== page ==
Characteristics of Hydatidiform Moles: Analysis of p57 Expression and Molecular Genotyping Data
Natalie Banet, Cheryl DeScipio, Brigitte M Ronnett. Johns Hopkins University, Baltimore, MD
Background: Recent studies have established that p57 immunostaining and molecular genotyping accurately subclassify molar specimens into complete hydatidiform mole (CHM) and partial hydatidiform mole (PHM) and distinguish these from non-molar specimens (NM). Detailed characteristics of a large series analyzed with these techniques have not been reported.
Design: All potentially molar specimens encountered in a large gynecologic pathology practice were analyzed with p57 immunostaining and genotyping. Initially, all specimens were subjected to both analyses; this was later modified to triage cases for genotyping based on p57 results (p57-negative cases diagnosed as CHMs without genotyping; all p57-positive cases genotyped).
Results: 519 cases were categorized as CHM (166), PHM (127), NM (208), and complex (18). Of 166 CHMs, 165 were p57-negative and 1 was p57-positive (due to retained maternal chromosome 11). 95 genotyped CHMs were androgenetic diploid; 81 (85%) were monospermic XX and 14 (15%) were dispermic (12 XY, 2 XX). 8 CHMs were invasive (6 monospermic XX, 2 dispermic XY), including 4 with atypical trophoblastic proliferations consistent with choriocarcinoma (3 monospermic XX, 1 dispermic XY); 2 non-invasive CHMs had atypical trophoblastic proliferations consistent with choriocarcinoma (1 monospermic XX, 1 dispermic XY). Of 127 PHMs, 124 were p57-positive and 2 were p57-negative (due to loss of maternal chromosome 11); 1 was non-reactive (due to degenerative changes). Of these, 122 were diandric triploid and 3 were triandric tetraploid; 2 were morphologically consistent with PHMs but with triploidy of undetemined origin (due to lack of decidual tissue for analysis). Of 122 diandric triploid PHMs, 118 (97%) were dispermic (67 XXY, 44 XXX, 7 XYY) and 4 (3%) were monospermic (3 XXX, 1 XYY); the 3 triandric tetraploid PHMs were at least dispermic (2 XXYY, 1 XXXY). Of 208 NMs, 204 were p57-positive and 1 was p57-negative; 4 were non-reactive. 205 were biparental diploid and 3 were digynic triploid; the p57-negative biparental diploid specimen had abnormal, enlarged villi but no trophoblastic hyperplasia, possibly an early form of Beckwith-Wiedemann syndrome. 18 cases were genotypically complex and included androgenetic/biparental mosaic specimens with discordant p57 expression (analyzed in another study).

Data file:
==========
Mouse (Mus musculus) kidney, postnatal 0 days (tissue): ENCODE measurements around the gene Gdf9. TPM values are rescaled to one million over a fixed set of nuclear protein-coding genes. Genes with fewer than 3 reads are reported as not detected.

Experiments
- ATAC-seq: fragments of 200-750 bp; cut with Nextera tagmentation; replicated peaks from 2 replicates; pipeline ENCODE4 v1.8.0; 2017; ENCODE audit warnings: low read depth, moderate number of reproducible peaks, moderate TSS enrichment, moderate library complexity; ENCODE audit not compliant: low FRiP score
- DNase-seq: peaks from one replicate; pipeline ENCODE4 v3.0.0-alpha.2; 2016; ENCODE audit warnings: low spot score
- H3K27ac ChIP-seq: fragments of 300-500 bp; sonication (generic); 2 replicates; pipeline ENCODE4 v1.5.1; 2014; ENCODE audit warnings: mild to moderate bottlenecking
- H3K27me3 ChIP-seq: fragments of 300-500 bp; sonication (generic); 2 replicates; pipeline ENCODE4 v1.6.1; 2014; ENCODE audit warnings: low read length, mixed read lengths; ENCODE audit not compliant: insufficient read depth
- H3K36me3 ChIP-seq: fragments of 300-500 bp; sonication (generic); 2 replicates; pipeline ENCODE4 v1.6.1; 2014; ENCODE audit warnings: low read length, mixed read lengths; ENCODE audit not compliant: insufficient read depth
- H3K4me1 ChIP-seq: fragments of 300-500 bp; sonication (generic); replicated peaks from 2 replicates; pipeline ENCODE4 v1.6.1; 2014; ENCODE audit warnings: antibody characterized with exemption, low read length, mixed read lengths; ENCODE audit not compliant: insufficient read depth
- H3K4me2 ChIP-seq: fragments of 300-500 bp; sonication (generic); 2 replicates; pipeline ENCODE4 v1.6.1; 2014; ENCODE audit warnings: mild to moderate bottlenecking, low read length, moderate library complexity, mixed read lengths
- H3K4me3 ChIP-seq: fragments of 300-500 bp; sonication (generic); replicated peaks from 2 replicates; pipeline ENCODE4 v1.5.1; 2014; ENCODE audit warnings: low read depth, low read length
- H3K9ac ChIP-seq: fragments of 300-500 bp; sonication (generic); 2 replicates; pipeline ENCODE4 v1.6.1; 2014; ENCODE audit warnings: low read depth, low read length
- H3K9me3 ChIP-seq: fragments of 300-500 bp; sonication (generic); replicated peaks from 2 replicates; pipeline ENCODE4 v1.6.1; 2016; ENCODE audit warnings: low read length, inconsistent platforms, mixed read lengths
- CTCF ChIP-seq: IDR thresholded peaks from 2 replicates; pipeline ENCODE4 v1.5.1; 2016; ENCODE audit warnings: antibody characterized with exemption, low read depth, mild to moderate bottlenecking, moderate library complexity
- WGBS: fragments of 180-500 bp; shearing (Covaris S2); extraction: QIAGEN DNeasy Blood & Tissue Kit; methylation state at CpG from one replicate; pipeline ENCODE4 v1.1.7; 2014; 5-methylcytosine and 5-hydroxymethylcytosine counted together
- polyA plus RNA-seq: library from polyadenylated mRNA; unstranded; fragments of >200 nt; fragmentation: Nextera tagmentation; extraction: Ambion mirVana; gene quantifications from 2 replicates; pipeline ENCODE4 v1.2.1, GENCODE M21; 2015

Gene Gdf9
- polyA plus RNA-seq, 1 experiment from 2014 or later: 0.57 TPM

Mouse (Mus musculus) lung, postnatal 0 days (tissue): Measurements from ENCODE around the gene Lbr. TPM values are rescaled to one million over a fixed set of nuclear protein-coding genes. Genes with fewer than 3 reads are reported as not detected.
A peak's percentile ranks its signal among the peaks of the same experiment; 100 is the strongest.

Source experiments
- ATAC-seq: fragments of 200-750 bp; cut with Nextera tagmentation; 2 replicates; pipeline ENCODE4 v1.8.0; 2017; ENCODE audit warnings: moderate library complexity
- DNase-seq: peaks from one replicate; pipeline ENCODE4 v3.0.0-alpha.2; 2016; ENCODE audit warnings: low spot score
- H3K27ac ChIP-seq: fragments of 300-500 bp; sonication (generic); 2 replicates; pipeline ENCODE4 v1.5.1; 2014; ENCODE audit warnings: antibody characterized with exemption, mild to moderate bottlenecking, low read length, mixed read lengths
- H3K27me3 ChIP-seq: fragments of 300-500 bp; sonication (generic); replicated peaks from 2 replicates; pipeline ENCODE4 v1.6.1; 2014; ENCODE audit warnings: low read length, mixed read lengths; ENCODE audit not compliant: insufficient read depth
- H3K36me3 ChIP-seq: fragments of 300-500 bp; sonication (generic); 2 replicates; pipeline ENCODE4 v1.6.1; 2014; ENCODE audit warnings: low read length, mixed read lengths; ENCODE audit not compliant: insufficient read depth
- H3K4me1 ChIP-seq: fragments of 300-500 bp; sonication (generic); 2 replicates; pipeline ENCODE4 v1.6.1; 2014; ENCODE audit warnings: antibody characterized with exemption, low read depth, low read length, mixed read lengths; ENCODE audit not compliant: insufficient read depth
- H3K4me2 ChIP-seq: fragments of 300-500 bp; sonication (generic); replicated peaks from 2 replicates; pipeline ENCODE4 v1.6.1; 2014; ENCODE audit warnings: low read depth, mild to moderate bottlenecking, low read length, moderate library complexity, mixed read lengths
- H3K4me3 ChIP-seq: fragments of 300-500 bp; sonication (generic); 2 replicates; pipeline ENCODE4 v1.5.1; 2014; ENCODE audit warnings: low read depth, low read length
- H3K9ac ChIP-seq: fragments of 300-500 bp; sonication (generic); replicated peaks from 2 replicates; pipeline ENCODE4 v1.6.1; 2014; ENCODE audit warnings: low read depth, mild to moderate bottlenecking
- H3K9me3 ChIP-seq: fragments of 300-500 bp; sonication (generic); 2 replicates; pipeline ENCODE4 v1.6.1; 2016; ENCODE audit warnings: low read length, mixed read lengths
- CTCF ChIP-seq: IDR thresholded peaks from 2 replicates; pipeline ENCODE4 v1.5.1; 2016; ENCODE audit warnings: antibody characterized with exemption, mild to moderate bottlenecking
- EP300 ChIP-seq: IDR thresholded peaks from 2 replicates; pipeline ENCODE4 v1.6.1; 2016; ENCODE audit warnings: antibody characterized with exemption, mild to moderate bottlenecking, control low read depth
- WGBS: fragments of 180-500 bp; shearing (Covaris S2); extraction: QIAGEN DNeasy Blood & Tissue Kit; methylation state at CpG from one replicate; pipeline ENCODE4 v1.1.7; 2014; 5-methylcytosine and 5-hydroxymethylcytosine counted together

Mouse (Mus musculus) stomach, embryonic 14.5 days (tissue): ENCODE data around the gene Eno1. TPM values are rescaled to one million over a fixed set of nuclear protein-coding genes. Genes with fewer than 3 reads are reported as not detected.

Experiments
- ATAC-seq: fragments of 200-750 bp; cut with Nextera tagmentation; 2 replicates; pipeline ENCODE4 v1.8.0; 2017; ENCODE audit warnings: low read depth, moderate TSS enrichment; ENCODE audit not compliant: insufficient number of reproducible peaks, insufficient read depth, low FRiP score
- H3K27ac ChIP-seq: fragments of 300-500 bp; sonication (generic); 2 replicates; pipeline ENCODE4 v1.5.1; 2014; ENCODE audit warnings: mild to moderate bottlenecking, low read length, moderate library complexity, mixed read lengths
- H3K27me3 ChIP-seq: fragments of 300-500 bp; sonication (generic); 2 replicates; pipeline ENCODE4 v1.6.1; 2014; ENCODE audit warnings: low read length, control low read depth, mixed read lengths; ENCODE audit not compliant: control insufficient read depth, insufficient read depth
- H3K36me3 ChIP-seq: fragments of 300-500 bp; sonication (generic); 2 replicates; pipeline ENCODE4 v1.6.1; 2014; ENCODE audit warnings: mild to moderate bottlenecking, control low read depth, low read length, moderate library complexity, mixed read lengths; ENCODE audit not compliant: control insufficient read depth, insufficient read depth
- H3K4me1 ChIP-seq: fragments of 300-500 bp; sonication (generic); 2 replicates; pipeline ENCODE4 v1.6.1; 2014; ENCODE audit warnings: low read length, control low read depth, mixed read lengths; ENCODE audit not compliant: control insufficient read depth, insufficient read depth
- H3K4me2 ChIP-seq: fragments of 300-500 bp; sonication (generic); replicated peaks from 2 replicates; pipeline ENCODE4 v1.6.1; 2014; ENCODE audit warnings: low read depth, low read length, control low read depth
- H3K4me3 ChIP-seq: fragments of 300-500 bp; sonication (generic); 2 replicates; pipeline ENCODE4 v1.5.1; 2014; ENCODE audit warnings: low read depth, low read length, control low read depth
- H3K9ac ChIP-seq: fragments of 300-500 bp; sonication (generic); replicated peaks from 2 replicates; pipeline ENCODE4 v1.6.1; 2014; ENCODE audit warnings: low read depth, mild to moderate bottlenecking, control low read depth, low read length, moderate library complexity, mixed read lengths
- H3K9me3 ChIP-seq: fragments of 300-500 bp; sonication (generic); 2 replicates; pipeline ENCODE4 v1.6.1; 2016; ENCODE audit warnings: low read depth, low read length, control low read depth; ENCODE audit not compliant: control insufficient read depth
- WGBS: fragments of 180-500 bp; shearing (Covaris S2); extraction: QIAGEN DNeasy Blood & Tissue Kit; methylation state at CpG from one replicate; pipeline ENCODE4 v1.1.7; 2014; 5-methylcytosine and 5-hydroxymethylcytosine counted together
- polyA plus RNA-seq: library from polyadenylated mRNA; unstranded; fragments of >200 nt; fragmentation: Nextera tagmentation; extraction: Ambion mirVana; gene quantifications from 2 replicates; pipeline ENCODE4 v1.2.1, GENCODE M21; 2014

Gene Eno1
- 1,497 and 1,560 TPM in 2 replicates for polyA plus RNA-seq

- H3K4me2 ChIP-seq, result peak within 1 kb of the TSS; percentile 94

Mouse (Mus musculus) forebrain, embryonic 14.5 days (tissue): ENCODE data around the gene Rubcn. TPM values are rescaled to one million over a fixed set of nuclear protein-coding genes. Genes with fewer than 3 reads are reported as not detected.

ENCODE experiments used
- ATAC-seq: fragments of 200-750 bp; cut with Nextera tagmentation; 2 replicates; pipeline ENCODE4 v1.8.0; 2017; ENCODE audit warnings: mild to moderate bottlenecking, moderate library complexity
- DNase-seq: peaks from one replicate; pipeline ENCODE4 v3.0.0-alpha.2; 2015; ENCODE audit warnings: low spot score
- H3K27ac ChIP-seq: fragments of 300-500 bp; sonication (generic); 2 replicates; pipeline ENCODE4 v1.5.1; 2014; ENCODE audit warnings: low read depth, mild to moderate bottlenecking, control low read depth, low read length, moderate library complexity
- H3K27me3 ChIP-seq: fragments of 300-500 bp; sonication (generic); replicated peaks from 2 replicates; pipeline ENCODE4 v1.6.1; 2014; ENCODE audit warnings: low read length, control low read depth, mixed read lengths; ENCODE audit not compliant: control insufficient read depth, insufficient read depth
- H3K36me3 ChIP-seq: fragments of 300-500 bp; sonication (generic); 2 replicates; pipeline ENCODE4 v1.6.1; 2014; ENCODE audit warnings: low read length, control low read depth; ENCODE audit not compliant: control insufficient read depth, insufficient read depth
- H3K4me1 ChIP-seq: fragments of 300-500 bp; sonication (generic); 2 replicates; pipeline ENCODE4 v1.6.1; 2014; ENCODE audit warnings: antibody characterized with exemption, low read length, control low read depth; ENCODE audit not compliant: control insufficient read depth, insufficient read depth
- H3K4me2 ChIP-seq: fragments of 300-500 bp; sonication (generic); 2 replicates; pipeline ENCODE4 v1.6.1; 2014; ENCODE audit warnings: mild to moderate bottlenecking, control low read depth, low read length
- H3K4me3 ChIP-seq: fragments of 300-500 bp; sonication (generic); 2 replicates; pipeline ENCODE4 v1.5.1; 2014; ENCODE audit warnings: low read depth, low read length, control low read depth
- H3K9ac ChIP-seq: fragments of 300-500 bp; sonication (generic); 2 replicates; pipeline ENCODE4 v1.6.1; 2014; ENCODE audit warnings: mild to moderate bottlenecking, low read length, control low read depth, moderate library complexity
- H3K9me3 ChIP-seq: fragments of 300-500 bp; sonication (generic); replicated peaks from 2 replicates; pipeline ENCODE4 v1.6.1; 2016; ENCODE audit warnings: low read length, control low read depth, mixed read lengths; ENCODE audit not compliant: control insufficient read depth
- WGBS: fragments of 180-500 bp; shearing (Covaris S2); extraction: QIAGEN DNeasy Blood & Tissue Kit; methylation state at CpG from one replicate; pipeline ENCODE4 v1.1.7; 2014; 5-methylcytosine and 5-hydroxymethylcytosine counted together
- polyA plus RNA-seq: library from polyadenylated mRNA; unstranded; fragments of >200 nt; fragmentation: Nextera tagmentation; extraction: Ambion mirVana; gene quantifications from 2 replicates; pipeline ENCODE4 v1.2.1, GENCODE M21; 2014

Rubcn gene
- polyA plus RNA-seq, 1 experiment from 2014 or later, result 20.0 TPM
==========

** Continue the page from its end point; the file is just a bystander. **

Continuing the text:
Conclusions: CHMs are overwhelmingly p57-negative monospermic androgenetic diploid conceptions whereas PHMs are almost always p57-positive dispermic diandric triploid conceptions. Rare examples with aberrant p57 expression can be correctly classified by genotyping.
Category: Gynecologic & Obstetrics
Monday, March 4, 2013 11:45 AM
Proffered Papers: Section E, Monday Morning